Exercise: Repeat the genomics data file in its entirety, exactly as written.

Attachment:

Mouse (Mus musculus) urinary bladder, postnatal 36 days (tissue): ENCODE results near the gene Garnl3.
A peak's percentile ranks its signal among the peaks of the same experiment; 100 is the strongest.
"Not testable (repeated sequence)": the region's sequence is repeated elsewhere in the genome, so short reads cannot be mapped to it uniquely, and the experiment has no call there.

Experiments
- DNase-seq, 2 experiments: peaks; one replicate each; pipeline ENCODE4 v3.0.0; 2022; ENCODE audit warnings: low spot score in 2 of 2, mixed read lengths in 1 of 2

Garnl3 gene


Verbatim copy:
Mouse (Mus musculus) urinary bladder, postnatal 36 days (tissue): ENCODE results near the gene Garnl3.
A peak's percentile ranks its signal among the peaks of the same experiment; 100 is the strongest.
"Not testable (repeated sequence)": the region's sequence is repeated elsewhere in the genome, so short reads cannot be mapped to it uniquely, and the experiment has no call there.

Experiments
- DNase-seq, 2 experiments: peaks; one replicate each; pipeline ENCODE4 v3.0.0; 2022; ENCODE audit warnings: low spot score in 2 of 2, mixed read lengths in 1 of 2

Garnl3 gene